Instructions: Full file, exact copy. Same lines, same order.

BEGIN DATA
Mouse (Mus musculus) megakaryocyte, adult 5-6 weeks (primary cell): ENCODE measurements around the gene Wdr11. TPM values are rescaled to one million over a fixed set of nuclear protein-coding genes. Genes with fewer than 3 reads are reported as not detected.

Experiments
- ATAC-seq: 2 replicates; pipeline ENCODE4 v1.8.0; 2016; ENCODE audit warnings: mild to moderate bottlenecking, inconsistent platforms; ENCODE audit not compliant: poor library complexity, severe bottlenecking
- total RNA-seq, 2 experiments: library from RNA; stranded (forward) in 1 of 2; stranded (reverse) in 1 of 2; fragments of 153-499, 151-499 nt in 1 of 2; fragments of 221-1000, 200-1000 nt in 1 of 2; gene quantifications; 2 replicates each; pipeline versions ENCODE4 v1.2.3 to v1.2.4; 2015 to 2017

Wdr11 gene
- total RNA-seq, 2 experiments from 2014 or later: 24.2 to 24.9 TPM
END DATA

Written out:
Mouse (Mus musculus) megakaryocyte, adult 5-6 weeks (primary cell): ENCODE measurements around the gene Wdr11. TPM values are rescaled to one million over a fixed set of nuclear protein-coding genes. Genes with fewer than 3 reads are reported as not detected.

Experiments
- ATAC-seq: 2 replicates; pipeline ENCODE4 v1.8.0; 2016; ENCODE audit warnings: mild to moderate bottlenecking, inconsistent platforms; ENCODE audit not compliant: poor library complexity, severe bottlenecking
- total RNA-seq, 2 experiments: library from RNA; stranded (forward) in 1 of 2; stranded (reverse) in 1 of 2; fragments of 153-499, 151-499 nt in 1 of 2; fragments of 221-1000, 200-1000 nt in 1 of 2; gene quantifications; 2 replicates each; pipeline versions ENCODE4 v1.2.3 to v1.2.4; 2015 to 2017

Wdr11 gene
- total RNA-seq, 2 experiments from 2014 or later: 24.2 to 24.9 TPM